less than four million Christians out of a population of three
hundred and sixteen and a half millions. The King of England is
the defender of the faith; but what faith is now THE faith? The
inhabitants of this island would, within the memory of persons
still living, have claimed that their faith is surely the faith
of God, and that all others are heathen. But we islanders are
only forty-five millions; and if we count ourselves all as
Christians, there are still seventy-seven and a quarter million
Mahometans in the Empire. Add to these the Hindoos and Buddhists,
Sikhs and Jains, whom I was taught in my childhood, by way of
religious instruction, to regard as gross idolators consigned to
eternal perdition, but whose faith I can now be punished for
disparaging by a provocative word, and you have a total of over
three hundred and forty-two and a quarter million heretics to
swamp our forty-five million Britons, of whom, by the way, only
six thousand call themselves distinctively "disciples of Christ,"
the rest being members of the Church of England and other
denominations whose discipleship is less emphatically affirmed.
In short, the Englishman of today, instead of being, like the
forefathers whose ideas he clings to, a subject of a State
practically wholly Christian, is now crowded, and indeed
considerably overcrowded, into a corner of an Empire in which the
Christians are a mere eleven per cent of the population; so that
the Nonconformist who allows his umbrella stand to be sold up
rather than pay rates towards the support of a Church of England
school, finds himself paying taxes not only to endow the Church
of Rome in Malta, but to send Christians to prison for the
blasphemy of offering Bibles for sale in the streets of Khartoum.
Turn to France, a country ten times more insular in its
pre-occupation with its own language, its own history, its own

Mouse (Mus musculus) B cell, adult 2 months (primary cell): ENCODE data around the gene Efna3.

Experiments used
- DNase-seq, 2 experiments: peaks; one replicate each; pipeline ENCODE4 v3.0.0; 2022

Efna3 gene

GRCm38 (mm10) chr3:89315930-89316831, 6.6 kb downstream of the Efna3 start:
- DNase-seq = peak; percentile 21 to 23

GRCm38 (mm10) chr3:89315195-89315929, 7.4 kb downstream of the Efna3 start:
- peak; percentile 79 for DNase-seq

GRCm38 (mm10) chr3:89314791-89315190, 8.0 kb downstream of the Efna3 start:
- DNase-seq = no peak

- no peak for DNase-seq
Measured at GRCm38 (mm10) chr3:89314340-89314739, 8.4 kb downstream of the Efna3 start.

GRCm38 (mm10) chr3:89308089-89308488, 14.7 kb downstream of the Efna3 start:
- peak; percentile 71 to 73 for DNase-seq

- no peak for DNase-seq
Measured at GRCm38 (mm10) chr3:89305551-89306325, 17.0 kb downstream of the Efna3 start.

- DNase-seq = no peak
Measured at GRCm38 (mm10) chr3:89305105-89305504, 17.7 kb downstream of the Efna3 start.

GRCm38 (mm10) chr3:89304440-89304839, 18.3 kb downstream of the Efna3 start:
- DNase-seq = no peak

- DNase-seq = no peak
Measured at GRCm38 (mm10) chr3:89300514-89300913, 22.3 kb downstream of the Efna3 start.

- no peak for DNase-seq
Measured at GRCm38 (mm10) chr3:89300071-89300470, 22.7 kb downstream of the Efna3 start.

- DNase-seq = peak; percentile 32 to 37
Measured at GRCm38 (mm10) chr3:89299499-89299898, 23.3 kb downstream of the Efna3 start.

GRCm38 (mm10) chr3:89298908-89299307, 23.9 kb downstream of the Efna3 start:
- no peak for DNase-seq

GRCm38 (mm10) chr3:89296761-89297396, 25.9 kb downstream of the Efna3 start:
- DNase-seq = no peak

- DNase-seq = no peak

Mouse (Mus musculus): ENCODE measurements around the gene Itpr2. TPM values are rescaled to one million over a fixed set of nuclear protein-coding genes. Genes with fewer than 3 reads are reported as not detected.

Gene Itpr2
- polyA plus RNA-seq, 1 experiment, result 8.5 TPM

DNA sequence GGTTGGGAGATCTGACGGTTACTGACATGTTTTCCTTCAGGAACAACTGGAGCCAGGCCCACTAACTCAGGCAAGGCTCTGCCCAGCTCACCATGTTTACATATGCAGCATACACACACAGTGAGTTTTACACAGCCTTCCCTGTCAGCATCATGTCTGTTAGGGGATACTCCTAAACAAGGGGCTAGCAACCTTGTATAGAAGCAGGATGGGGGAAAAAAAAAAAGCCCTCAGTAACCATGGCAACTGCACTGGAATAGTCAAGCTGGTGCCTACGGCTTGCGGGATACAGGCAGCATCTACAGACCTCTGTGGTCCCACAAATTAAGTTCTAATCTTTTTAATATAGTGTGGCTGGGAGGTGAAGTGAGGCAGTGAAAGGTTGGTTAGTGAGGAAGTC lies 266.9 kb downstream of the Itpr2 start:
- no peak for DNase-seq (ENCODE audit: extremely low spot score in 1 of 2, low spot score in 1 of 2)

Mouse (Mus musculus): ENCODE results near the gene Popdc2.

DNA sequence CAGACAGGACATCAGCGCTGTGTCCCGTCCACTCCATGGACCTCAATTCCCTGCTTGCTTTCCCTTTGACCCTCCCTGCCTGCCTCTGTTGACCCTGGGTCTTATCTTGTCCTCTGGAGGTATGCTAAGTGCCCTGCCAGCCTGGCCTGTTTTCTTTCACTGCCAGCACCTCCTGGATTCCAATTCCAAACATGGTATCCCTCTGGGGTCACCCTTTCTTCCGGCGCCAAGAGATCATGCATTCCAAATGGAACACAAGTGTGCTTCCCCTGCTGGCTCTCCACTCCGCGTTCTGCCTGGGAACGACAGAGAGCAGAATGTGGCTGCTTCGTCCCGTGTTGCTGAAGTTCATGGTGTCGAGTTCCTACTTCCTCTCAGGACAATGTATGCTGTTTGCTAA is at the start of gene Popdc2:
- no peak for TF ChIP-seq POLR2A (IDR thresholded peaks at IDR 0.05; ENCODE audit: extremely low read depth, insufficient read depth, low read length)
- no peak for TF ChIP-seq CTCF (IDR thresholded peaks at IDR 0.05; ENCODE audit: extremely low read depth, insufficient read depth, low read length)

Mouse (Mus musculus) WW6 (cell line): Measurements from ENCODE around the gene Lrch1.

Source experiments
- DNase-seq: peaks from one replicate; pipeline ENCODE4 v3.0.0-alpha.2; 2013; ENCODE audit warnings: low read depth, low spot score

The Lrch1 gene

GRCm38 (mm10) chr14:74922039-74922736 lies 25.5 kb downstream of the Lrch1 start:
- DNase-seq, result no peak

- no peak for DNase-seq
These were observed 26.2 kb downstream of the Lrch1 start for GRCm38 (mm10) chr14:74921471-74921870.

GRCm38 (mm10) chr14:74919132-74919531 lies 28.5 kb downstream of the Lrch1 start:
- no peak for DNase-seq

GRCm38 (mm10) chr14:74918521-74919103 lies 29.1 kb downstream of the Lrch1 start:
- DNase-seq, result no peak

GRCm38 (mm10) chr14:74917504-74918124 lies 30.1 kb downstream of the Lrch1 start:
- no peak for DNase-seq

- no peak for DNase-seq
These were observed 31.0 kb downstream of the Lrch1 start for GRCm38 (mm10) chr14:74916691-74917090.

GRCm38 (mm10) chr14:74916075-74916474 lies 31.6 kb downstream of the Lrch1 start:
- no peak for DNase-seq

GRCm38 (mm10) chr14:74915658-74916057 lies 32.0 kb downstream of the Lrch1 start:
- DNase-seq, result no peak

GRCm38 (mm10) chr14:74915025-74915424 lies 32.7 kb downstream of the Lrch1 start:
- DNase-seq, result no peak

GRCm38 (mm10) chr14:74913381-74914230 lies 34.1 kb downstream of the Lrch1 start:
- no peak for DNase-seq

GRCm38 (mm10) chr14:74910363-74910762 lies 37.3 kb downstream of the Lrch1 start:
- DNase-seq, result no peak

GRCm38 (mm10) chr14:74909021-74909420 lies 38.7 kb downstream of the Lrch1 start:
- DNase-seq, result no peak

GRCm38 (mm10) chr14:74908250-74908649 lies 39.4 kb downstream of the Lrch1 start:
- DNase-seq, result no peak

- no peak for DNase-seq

character, than we, who have always been explorers and colonizers
and grumblers. This once self-centred nation is forty millions
strong. The total population of the French Republic is about one
hundred and fourteen millions. The French are not in our hopeless
Christian minority of eleven per cent; but they are in a minority
of thirty-five per cent, which is fairly conclusive. And, being a
more logical people than we, they have officially abandoned
Christianity and declared that the French State has no specific

Neither has the British State, though it does not say so. No
doubt there are many innocent people in England who take
Charlemagne's view, and would, as a matter of course, offer our
eighty-nine per cent of "pagans, I regret to say" the alternative
of death or Christianity but for a vague impression that these
lost ones are all being converted gradually by the missionaries.
But no statesman can entertain such ludicrously parochial
delusions. No English king or French president can possibly
govern on the assumption that the theology of Peter and Paul,
Luther and Calvin, has any objective validity, or that the Christ
is more than the Buddha, or Jehovah more than Krishna, or Jesus
more or less human than Mahomet or Zoroaster or Confucius. He is
actually compelled, in so far as he makes laws against blasphemy
at all, to treat all the religions, including Christianity, as
blasphemous, when paraded before people who are not accustomed to
them and do not want them. And even that is a concession to a
mischievous intolerance which an empire should use its control of
education to eradicate.

On the other hand, Governments cannot really divest themselves of
religion, or even of dogma. When Jesus said that people should
not only live but live more abundantly, he was dogmatizing; and
many Pessimist sages, including Shakespear, whose hero begged his
friend to refrain from suicide in the words "Absent thee from
felicity awhile," would say dogmatizing very perniciously. Indeed
many preachers and saints declare, some of them in the name of
Jesus himself, that this world is a vale of tears, and that our
lives had better be passed in sorrow and even in torment, as a
preparation for a better life to come. Make these sad people
comfortable; and they baffle you by putting on hair shirts.
None the less, governments must proceed on dogmatic assumptions,
whether they call them dogmas or not; and they must clearly be
assumptions common enough to stamp those who reject them as